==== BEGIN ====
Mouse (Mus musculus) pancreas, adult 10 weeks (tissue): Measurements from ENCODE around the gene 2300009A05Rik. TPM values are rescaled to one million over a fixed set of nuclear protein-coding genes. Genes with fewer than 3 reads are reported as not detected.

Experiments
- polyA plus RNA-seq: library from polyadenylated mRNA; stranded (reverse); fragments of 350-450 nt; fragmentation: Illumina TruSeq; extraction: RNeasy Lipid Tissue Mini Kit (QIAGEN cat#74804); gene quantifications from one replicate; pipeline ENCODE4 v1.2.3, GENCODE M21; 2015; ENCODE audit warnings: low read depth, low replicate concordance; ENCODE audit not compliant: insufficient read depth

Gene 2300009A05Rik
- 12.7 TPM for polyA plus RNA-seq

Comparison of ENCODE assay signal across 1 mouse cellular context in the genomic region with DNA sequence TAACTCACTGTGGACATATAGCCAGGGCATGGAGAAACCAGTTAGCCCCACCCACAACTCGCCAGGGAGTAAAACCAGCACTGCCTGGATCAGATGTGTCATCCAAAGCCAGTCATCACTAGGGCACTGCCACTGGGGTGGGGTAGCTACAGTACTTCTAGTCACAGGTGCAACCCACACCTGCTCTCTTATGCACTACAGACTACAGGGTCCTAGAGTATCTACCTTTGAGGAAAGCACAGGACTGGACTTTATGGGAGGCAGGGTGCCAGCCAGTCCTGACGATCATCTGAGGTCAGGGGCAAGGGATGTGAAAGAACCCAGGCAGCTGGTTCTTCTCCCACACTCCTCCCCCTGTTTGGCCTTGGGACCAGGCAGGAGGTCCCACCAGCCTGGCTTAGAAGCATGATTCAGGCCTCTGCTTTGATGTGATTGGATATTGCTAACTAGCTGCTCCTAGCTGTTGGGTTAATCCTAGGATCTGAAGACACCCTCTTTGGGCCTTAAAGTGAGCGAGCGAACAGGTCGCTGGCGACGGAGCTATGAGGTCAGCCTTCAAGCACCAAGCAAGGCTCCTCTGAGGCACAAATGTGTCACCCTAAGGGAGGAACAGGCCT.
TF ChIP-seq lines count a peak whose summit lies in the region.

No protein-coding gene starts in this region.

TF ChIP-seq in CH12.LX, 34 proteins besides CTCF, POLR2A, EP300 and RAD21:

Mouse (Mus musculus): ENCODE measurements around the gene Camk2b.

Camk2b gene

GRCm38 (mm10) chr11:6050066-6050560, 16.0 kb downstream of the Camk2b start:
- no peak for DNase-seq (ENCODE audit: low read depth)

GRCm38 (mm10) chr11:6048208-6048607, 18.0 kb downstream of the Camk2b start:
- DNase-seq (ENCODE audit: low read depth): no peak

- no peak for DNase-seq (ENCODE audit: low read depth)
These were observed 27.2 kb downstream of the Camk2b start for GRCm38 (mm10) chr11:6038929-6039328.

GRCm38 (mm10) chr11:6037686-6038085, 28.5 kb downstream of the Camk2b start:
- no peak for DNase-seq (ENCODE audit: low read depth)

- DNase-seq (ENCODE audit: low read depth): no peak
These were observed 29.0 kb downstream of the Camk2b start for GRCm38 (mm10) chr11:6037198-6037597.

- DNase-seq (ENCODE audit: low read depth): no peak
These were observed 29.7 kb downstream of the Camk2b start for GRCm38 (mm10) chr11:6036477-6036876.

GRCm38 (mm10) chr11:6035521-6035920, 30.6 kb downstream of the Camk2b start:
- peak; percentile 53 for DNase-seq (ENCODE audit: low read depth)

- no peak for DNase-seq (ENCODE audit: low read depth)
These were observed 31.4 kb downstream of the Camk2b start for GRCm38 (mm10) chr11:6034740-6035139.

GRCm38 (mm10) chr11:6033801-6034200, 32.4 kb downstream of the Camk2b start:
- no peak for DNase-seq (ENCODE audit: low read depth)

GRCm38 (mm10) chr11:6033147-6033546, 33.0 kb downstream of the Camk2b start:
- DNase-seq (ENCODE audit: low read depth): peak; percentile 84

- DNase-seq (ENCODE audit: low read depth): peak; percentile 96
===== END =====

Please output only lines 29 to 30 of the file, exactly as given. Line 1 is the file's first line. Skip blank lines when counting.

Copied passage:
- no peak for DNase-seq (ENCODE audit: low read depth)

GRCm38 (mm10) chr11:6033147-6033546, 33.0 kb downstream of the Camk2b start: